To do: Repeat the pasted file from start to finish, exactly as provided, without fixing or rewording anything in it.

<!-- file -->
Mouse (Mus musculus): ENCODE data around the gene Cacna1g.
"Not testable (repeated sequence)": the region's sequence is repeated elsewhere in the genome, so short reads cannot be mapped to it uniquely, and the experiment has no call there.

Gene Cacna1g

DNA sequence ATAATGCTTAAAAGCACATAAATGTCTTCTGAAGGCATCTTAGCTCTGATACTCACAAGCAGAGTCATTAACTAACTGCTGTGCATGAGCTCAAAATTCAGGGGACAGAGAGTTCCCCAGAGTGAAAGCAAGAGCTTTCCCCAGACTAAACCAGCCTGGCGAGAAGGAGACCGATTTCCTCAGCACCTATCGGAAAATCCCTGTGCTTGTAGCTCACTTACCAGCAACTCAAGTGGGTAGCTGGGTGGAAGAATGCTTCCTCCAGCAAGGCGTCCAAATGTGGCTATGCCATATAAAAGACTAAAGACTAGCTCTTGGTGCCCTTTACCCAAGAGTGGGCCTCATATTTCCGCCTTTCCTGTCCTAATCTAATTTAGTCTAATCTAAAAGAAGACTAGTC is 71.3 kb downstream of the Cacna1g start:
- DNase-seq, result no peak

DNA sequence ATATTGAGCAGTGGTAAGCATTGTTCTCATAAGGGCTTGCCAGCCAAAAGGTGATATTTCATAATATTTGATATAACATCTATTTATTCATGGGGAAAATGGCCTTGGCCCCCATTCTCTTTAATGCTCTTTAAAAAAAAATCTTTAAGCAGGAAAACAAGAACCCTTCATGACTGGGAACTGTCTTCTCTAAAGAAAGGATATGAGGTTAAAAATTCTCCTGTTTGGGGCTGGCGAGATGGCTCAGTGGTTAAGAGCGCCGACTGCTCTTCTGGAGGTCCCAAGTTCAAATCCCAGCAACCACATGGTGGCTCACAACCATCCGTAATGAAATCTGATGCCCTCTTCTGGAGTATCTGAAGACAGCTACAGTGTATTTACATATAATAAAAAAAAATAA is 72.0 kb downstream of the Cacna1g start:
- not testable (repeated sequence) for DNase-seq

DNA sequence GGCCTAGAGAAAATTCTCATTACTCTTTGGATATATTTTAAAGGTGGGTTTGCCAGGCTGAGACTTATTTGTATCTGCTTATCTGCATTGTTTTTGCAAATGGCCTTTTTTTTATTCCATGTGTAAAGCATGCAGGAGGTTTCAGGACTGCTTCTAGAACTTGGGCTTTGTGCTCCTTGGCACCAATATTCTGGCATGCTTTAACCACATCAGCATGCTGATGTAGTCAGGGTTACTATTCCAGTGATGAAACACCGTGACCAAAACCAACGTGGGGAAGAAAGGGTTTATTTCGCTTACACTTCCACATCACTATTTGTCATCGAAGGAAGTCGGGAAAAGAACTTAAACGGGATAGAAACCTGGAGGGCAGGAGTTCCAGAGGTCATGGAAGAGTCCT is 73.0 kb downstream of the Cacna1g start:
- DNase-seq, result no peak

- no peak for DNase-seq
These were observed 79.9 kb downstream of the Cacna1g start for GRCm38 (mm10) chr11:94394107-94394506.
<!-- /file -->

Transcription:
Mouse (Mus musculus): ENCODE data around the gene Cacna1g.
"Not testable (repeated sequence)": the region's sequence is repeated elsewhere in the genome, so short reads cannot be mapped to it uniquely, and the experiment has no call there.

Gene Cacna1g

DNA sequence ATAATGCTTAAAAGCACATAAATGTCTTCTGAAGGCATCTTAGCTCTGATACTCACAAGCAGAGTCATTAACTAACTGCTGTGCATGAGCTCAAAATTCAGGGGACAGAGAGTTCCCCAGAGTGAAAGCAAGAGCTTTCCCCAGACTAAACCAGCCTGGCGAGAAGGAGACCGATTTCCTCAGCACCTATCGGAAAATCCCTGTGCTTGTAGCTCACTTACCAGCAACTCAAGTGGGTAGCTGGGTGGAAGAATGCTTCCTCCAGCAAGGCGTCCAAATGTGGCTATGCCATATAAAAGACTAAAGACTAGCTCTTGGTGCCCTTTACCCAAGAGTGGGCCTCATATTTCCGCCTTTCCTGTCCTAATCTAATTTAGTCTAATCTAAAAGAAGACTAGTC is 71.3 kb downstream of the Cacna1g start:
- DNase-seq, result no peak

DNA sequence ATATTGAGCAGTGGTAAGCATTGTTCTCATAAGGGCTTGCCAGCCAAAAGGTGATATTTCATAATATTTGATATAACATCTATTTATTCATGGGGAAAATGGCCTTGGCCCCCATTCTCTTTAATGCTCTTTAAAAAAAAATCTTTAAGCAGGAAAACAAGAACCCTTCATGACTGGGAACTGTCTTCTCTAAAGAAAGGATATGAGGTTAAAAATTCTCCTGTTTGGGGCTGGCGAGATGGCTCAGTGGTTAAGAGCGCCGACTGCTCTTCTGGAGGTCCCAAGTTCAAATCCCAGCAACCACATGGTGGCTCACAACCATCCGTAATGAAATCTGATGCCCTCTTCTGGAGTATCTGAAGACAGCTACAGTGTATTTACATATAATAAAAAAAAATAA is 72.0 kb downstream of the Cacna1g start:
- not testable (repeated sequence) for DNase-seq

DNA sequence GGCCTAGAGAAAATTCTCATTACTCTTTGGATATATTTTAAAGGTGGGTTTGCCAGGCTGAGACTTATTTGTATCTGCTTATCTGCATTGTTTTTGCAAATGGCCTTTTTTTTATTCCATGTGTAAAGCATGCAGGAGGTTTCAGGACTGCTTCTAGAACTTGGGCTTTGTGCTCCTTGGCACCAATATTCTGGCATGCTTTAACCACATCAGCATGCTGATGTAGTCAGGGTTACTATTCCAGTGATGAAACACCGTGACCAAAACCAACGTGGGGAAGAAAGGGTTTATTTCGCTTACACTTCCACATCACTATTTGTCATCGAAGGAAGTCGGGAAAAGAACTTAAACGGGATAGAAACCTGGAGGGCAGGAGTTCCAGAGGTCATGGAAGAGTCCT is 73.0 kb downstream of the Cacna1g start:
- DNase-seq, result no peak

- no peak for DNase-seq
These were observed 79.9 kb downstream of the Cacna1g start for GRCm38 (mm10) chr11:94394107-94394506.